This statement is equally true with respect to the Constitution of 1947. It is thus only logical to conclude that since the Legislature has the unrestricted power to provide for elective municipal offices that it also has the power to prescribe reasonable qualifications therefor.
On the basis of the maxim expressio unius est exclusio alterius it has consistently been held that the Legislature may not add to the qualifications fixed by the Constitution for holders of constitutional offices, Imbrie v. Marsh, 3 N.J. 578, 585 (Sup. Ct. 1950); Annotation, 47 A.L.R. 481. Conversely, it is the overwhelming weight of authority that the Legislature may prescribe qualifications for elective public office provided there is no constitutional provision on the subject and the exclusions from office are not arbitrary, 3 McQuillin, Municipal Corporations (3rd ed. 1949) 12.58, p. 232; 42 Am. Jur., Public Officers, 38, p. 909. Numerous cases from many jurisdictions support this statement from McQuillan:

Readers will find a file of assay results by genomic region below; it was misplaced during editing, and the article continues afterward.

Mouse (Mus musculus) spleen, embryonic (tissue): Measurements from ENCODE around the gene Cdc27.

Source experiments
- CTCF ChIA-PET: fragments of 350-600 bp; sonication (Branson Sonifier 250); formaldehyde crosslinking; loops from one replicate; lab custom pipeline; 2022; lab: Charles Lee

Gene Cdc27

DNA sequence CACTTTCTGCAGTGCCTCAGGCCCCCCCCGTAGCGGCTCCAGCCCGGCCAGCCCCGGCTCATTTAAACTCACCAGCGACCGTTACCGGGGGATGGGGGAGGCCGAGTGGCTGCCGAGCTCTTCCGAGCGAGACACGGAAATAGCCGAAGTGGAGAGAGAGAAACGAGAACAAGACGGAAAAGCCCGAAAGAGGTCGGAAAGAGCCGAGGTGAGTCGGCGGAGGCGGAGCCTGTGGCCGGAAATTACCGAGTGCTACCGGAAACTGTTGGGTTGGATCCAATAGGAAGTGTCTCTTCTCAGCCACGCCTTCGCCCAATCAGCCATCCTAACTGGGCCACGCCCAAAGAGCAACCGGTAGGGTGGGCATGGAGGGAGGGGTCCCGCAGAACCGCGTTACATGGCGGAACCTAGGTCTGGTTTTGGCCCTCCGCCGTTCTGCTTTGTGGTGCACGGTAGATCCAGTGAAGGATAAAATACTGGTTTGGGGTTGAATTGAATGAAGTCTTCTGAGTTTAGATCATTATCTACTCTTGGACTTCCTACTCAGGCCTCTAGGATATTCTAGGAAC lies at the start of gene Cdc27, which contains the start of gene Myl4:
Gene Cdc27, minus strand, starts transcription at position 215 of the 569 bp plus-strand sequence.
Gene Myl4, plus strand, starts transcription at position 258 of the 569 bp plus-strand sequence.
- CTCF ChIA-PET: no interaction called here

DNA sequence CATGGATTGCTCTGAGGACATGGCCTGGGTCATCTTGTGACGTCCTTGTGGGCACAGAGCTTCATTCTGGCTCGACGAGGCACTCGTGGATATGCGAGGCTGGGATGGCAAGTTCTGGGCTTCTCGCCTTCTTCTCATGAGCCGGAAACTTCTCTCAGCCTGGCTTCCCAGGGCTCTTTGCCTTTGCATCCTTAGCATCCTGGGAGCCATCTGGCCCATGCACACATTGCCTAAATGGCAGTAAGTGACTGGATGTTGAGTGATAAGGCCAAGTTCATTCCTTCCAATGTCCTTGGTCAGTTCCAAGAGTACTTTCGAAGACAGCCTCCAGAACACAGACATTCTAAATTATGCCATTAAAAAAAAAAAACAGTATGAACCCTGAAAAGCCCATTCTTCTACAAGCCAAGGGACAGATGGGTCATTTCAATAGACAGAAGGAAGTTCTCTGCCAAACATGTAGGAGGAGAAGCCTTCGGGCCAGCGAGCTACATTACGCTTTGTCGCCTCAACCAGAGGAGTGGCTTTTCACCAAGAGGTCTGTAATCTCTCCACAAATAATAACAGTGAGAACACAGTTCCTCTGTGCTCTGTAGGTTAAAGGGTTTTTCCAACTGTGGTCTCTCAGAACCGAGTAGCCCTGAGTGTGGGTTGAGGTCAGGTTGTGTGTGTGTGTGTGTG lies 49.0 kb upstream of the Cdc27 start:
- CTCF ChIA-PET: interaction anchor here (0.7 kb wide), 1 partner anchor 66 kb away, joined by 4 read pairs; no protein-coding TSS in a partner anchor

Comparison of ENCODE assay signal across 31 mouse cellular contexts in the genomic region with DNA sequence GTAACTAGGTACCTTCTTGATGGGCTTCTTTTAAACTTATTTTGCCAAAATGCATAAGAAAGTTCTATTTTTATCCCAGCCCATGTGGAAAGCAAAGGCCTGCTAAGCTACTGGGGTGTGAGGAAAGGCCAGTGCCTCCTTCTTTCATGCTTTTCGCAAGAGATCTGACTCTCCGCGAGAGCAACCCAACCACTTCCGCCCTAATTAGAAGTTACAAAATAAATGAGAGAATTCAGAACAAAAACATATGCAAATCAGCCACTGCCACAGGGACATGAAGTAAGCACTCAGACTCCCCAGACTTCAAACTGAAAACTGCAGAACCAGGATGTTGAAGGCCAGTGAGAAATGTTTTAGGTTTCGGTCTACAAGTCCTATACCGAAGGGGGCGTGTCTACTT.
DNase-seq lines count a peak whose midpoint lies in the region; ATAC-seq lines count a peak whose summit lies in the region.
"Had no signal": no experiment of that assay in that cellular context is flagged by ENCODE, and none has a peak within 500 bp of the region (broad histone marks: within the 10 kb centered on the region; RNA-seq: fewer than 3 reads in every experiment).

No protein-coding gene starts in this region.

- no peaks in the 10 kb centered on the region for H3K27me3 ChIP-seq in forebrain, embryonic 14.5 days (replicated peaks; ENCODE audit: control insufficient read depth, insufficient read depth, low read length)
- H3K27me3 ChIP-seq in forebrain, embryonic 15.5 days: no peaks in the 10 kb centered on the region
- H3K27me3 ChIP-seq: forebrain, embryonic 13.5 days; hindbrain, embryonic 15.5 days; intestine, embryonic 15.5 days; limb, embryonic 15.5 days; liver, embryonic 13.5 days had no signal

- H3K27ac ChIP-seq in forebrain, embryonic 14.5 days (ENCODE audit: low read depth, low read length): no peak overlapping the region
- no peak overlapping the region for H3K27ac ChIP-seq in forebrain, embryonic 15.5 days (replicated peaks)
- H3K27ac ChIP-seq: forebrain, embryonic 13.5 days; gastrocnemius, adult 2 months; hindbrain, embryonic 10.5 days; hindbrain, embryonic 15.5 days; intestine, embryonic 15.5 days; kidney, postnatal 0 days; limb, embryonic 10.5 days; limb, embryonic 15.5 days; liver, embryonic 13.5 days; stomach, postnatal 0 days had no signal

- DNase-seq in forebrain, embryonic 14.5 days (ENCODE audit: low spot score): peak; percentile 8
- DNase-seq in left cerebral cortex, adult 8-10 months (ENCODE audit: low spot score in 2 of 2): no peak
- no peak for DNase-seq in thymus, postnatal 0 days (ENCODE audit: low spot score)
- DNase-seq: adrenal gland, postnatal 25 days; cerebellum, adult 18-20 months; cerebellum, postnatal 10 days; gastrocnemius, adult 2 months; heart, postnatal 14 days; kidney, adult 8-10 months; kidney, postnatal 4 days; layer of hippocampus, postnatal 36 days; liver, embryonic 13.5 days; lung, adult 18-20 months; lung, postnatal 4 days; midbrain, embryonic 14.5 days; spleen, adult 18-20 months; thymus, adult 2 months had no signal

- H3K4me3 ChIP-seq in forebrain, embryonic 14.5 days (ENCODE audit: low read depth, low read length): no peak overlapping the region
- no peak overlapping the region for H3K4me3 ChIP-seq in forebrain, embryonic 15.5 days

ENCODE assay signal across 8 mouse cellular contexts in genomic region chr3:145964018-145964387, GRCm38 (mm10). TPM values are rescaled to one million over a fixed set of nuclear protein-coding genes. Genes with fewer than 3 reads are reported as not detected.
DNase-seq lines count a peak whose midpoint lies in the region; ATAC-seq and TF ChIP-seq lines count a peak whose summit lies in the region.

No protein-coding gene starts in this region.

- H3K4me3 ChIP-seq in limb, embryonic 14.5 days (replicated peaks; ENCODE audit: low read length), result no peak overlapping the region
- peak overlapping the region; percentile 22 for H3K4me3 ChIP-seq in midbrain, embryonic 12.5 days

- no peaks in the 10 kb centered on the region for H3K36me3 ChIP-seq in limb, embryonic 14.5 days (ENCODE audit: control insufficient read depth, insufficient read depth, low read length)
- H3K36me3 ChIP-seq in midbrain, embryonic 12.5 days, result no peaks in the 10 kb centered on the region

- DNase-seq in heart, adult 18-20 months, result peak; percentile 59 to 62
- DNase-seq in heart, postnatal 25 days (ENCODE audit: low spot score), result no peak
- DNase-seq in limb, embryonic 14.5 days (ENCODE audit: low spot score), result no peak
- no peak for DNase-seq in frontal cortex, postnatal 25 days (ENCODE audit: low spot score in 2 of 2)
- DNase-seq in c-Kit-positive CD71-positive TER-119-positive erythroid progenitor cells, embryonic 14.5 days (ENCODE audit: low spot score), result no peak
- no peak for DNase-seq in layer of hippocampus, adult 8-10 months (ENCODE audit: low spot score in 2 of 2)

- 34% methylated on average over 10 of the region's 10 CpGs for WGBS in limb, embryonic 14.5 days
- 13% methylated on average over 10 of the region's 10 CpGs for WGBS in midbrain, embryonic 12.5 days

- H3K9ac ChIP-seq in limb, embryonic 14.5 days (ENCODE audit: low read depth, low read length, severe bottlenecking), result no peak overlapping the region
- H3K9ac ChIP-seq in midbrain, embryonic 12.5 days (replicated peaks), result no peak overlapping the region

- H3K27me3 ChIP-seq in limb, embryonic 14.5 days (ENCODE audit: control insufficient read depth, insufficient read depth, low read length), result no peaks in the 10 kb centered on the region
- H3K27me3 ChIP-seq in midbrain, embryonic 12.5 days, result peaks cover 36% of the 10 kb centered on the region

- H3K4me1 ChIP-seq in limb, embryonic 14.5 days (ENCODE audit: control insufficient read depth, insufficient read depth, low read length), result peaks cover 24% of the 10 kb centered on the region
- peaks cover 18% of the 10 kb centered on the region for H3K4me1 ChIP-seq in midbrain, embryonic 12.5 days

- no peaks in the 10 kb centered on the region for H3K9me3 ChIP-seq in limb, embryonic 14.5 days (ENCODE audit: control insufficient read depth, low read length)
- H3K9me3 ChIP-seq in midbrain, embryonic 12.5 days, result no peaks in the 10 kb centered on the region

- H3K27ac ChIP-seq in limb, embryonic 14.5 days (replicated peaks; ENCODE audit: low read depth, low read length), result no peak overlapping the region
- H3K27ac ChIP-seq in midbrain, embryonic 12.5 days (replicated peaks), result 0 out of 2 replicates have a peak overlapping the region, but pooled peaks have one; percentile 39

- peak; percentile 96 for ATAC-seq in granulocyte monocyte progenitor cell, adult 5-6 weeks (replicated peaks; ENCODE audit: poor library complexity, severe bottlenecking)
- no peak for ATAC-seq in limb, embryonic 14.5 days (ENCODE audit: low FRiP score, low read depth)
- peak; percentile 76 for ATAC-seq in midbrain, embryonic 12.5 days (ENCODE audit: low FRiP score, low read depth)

"State constitutions, municipal charters and state laws usually prescribe what persons are eligible to hold public office or place, and provide, sometimes with precision, and sometimes generally, the qualifications necessary. Qualification is as essential as election to the right to hold public office; for the right of one elected to an office to be inducted is in subordination to the constitution and the laws, and the officer must possess the necessary qualifications before he can fill the office.